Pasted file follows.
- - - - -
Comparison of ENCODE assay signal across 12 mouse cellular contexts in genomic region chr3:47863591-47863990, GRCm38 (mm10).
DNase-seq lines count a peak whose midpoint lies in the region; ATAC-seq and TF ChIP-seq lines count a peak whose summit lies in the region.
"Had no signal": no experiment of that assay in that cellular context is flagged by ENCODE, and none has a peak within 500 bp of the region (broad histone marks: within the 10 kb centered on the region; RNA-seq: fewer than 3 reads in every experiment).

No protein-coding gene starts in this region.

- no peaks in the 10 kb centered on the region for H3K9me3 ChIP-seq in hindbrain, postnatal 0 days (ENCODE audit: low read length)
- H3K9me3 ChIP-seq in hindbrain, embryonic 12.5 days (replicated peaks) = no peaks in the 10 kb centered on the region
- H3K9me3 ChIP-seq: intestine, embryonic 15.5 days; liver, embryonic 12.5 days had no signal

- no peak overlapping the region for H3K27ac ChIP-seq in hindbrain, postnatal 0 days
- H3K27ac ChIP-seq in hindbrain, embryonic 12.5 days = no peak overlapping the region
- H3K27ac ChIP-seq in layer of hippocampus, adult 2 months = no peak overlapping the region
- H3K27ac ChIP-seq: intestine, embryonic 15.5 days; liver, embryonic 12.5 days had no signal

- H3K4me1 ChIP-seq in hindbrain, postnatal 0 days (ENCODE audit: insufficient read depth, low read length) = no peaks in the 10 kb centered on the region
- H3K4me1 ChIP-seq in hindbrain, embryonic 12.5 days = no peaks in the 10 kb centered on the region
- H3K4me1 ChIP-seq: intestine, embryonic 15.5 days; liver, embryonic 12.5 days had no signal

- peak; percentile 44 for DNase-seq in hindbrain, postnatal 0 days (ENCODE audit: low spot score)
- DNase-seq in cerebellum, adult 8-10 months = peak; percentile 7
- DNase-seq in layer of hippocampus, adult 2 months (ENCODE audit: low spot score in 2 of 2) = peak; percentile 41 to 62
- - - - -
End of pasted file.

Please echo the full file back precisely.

Comparison of ENCODE assay signal across 12 mouse cellular contexts in genomic region chr3:47863591-47863990, GRCm38 (mm10).
DNase-seq lines count a peak whose midpoint lies in the region; ATAC-seq and TF ChIP-seq lines count a peak whose summit lies in the region.
"Had no signal": no experiment of that assay in that cellular context is flagged by ENCODE, and none has a peak within 500 bp of the region (broad histone marks: within the 10 kb centered on the region; RNA-seq: fewer than 3 reads in every experiment).

No protein-coding gene starts in this region.

- no peaks in the 10 kb centered on the region for H3K9me3 ChIP-seq in hindbrain, postnatal 0 days (ENCODE audit: low read length)
- H3K9me3 ChIP-seq in hindbrain, embryonic 12.5 days (replicated peaks) = no peaks in the 10 kb centered on the region
- H3K9me3 ChIP-seq: intestine, embryonic 15.5 days; liver, embryonic 12.5 days had no signal

- no peak overlapping the region for H3K27ac ChIP-seq in hindbrain, postnatal 0 days
- H3K27ac ChIP-seq in hindbrain, embryonic 12.5 days = no peak overlapping the region
- H3K27ac ChIP-seq in layer of hippocampus, adult 2 months = no peak overlapping the region
- H3K27ac ChIP-seq: intestine, embryonic 15.5 days; liver, embryonic 12.5 days had no signal

- H3K4me1 ChIP-seq in hindbrain, postnatal 0 days (ENCODE audit: insufficient read depth, low read length) = no peaks in the 10 kb centered on the region
- H3K4me1 ChIP-seq in hindbrain, embryonic 12.5 days = no peaks in the 10 kb centered on the region
- H3K4me1 ChIP-seq: intestine, embryonic 15.5 days; liver, embryonic 12.5 days had no signal

- peak; percentile 44 for DNase-seq in hindbrain, postnatal 0 days (ENCODE audit: low spot score)
- DNase-seq in cerebellum, adult 8-10 months = peak; percentile 7
- DNase-seq in layer of hippocampus, adult 2 months (ENCODE audit: low spot score in 2 of 2) = peak; percentile 41 to 62